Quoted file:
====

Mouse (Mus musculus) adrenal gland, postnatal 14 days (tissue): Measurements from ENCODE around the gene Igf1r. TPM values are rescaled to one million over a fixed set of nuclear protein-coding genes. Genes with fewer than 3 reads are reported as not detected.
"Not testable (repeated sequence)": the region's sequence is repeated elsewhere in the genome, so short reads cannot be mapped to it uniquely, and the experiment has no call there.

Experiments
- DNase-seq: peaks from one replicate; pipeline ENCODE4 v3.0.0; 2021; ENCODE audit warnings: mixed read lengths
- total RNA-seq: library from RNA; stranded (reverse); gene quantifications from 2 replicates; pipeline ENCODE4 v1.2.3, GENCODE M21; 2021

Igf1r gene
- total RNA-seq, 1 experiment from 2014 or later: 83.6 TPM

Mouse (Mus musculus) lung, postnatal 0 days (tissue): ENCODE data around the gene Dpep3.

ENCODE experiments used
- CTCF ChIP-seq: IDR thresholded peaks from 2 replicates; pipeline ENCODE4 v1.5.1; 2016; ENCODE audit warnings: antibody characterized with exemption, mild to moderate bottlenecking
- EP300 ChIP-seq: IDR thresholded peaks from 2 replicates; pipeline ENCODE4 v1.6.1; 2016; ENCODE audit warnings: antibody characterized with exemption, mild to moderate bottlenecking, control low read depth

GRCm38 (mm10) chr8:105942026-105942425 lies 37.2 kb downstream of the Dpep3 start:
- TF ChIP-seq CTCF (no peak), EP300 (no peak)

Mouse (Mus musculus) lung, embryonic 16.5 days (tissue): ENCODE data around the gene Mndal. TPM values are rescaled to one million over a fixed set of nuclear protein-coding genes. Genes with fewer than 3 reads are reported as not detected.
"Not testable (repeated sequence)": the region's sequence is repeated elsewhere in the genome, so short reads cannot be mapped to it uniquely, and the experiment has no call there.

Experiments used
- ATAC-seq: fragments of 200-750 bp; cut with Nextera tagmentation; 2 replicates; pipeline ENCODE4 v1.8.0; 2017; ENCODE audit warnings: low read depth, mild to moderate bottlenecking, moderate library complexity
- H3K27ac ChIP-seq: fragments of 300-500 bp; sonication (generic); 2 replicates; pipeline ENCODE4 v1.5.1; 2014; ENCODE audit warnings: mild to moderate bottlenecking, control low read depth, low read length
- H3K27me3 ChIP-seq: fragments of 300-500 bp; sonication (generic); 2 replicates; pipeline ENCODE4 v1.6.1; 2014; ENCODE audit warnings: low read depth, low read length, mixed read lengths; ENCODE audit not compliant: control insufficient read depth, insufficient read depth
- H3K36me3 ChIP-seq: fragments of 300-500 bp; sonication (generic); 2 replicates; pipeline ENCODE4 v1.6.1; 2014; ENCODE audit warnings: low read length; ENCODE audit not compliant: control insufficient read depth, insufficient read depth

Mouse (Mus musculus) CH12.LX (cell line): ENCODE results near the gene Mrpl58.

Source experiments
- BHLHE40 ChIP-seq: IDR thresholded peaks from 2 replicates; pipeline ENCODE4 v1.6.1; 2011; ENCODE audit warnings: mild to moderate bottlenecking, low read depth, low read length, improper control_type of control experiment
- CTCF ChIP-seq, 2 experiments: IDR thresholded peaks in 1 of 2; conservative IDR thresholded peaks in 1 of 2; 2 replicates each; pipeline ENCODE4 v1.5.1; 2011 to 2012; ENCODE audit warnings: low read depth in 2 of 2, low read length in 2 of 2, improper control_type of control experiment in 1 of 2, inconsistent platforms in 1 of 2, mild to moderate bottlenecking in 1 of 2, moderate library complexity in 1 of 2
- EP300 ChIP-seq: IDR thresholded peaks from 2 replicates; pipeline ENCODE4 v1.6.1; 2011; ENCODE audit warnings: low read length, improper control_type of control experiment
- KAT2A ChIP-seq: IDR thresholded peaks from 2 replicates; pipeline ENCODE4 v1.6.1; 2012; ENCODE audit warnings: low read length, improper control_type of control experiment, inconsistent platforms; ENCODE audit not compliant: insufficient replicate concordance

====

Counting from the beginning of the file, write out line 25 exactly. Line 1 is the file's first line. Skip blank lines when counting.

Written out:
- EP300 ChIP-seq: IDR thresholded peaks from 2 replicates; pipeline ENCODE4 v1.6.1; 2011; ENCODE audit warnings: low read length, improper control_type of control experiment